As someone from Northern Ireland, the permanent antagonism that results from an imbalance in the policing/security of a population jumps out as something familiar. There are many hundreds of ways one can be treated unfairly by a state bureaucracy. But there is little more immediate point of tension than being in the presence of a heavily armed teenager who you suspect has been trained to see you as a potential enemy due to a mere accident of your geographic or cultural heritage. And the unease spreads both ways. Meeting some IDF soldiers enjoying (quite a few) off-duty drinks one night made it clear to me that these young people are not unaffected by the tasks required of them in implementing an occupation.
Photo: Ciaran Gillespie
While these small anecdotal observations seem vital as you witness them, the most pressing issue in the international domain is the general viability of the Palestinian state. Although the settlements are illegal, they continue to proliferate. There are now so many that it is difficult to identify a Palestinian territory that has any integrity without anticipating the evacuation of settlements, something the Israelis are very unlikely to do in the West Bank. While we may study with great interest the various diplomatic manoeuvres that characterise the Middle East peace process, this inescapable problem has hobbled even the best efforts of the few neutral arbitrators in the international community in recent years. The result of failing to push for viable state is the normalisation of occupation and further degradation of even a viable West Bank, never mind Palestine.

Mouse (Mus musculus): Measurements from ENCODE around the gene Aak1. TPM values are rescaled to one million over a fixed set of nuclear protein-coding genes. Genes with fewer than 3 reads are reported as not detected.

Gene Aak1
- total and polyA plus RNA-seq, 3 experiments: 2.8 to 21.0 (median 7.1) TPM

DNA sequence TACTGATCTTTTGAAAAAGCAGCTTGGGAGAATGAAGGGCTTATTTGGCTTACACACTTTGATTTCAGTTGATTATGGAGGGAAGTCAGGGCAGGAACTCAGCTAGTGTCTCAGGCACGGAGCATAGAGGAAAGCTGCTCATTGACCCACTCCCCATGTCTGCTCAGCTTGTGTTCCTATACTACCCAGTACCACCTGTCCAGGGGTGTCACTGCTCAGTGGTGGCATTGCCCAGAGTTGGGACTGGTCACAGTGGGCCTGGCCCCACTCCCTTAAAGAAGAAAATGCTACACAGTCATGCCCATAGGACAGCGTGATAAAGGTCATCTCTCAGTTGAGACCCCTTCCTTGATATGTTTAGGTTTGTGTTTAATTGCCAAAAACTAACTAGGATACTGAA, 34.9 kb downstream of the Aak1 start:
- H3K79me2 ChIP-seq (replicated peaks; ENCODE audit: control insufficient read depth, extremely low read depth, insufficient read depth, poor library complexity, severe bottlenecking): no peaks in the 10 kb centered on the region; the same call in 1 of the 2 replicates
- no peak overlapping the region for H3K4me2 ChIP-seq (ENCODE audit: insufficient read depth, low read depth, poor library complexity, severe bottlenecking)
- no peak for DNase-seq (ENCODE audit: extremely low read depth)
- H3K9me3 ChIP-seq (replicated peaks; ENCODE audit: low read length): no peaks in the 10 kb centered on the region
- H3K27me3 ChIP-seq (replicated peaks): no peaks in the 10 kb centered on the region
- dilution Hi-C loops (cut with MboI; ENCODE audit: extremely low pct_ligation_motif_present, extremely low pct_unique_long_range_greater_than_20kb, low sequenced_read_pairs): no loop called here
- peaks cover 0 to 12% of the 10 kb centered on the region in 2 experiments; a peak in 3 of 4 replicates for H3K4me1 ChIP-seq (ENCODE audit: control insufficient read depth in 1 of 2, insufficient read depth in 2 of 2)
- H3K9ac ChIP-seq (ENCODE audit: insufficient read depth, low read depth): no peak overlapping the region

Israel insists recognition of its right to exist must form the foundation of all future negotiations. At the same time, as any neutral observer can clearly see through its actions, Israel staunchly refuses to recognise the right of a Palestinian state to exist. It is dissolving the West Bank with accelerated settlement construction. By Oxfam’s figures, since the Oslo Peace accords in 1992, settlements in the West Bank have doubled. Israel controls 80% of Palestinian water supplies, has demolished more than 15,000 Palestinian structures and exerts control over 42% of the land in the West Bank. The blockade of Gaza has been repeatedly labelled illegal and an act of collective punishment by organisations like UNRWA, Amnesty International and Oxfam to name but a few. Commentators and politicians, including even David Cameron, have described the area as a de-facto prison camp. And while violence affects both peoples in the territories, it does so in an extremely asymmetric fashion.
One need only apply the rhetoric from many NATO states about the recent annexation of Crimea to the situation in Gaza to see the complete contradiction in standards. The Princeton Law professor and UNHCR special rapporteur on Palestine, Richard Falk once said he had the job of ‘liberating the discipline of international law from a sense of its own futility’. International law is most thoroughly undermined when its principles are used inequitably and with cynicism, as a simple means to publicly berate one’s enemies. It is reinforced most convincingly when used to judge the behaviour not just of one’s allies, but of one’s self.
I saw a metorite over the Old City of Jerusalem, but it had no meaning. It was piece of debris, burning in the atmosphere. Meaning, of the higher order type, is in short supply in this place, that is at least, when you look through the eyes of an outsider.